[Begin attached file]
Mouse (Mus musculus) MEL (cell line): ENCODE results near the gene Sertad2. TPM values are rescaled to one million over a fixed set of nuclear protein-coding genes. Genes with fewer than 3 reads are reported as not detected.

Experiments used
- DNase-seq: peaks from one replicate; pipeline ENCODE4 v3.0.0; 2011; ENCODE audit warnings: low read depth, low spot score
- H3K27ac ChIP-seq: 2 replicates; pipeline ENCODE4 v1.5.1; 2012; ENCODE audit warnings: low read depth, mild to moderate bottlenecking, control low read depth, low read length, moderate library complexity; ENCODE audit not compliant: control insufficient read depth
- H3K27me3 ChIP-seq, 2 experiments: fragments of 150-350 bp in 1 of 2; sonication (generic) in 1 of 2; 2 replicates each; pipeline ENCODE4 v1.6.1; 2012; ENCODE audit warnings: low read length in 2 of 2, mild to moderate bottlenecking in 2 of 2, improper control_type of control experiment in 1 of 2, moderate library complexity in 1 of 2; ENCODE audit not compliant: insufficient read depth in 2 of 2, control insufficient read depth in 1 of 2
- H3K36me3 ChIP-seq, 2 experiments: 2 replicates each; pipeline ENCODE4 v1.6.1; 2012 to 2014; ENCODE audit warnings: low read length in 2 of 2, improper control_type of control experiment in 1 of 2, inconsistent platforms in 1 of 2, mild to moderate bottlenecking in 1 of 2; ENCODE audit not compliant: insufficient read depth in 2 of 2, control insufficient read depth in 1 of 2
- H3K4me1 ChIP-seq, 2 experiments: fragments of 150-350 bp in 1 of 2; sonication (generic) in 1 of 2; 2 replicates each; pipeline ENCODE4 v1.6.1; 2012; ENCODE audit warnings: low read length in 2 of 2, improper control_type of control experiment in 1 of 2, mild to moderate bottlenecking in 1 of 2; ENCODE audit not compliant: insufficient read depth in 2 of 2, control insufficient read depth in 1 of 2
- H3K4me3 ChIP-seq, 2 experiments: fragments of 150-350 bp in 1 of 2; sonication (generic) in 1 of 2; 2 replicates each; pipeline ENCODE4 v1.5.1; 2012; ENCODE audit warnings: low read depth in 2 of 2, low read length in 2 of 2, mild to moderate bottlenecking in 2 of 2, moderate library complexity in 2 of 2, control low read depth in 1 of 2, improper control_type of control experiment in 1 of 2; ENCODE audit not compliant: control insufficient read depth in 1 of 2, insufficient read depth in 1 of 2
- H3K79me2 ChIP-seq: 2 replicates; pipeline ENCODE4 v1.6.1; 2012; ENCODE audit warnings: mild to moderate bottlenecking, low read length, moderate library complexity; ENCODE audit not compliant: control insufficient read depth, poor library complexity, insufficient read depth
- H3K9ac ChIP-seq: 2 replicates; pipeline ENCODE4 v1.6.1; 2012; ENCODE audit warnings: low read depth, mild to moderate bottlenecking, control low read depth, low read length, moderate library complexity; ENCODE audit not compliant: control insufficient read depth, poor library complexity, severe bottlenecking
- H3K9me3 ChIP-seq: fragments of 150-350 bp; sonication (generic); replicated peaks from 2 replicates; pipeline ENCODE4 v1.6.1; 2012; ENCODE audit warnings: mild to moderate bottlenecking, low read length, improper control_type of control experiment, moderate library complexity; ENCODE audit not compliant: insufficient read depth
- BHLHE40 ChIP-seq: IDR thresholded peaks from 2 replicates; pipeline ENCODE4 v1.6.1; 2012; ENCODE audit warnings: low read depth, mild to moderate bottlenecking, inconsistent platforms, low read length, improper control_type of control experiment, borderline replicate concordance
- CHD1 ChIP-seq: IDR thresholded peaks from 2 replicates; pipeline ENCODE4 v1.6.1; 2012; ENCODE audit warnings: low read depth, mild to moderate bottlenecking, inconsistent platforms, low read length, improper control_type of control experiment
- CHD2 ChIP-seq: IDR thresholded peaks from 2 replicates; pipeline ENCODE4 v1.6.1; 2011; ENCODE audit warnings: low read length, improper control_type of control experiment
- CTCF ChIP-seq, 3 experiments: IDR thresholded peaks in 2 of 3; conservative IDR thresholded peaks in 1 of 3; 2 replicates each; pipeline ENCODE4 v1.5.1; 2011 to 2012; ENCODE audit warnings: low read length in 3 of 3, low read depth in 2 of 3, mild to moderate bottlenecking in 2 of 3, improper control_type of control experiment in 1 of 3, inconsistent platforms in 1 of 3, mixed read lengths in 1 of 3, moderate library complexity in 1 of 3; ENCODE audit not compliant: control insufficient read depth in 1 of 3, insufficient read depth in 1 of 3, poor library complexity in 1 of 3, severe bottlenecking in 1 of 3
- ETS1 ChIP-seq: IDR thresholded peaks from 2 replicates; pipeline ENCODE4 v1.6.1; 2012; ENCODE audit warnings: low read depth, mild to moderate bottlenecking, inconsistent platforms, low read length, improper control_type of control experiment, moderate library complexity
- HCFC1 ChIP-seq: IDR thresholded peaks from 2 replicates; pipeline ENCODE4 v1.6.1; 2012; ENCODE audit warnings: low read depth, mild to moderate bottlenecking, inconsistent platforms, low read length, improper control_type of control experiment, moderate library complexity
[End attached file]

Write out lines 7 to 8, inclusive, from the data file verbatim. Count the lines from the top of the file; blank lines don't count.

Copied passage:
- H3K4me1 ChIP-seq, 2 experiments: fragments of 150-350 bp in 1 of 2; sonication (generic) in 1 of 2; 2 replicates each; pipeline ENCODE4 v1.6.1; 2012; ENCODE audit warnings: low read length in 2 of 2, improper control_type of control experiment in 1 of 2, mild to moderate bottlenecking in 1 of 2; ENCODE audit not compliant: insufficient read depth in 2 of 2, control insufficient read depth in 1 of 2
- H3K4me3 ChIP-seq, 2 experiments: fragments of 150-350 bp in 1 of 2; sonication (generic) in 1 of 2; 2 replicates each; pipeline ENCODE4 v1.5.1; 2012; ENCODE audit warnings: low read depth in 2 of 2, low read length in 2 of 2, mild to moderate bottlenecking in 2 of 2, moderate library complexity in 2 of 2, control low read depth in 1 of 2, improper control_type of control experiment in 1 of 2; ENCODE audit not compliant: control insufficient read depth in 1 of 2, insufficient read depth in 1 of 2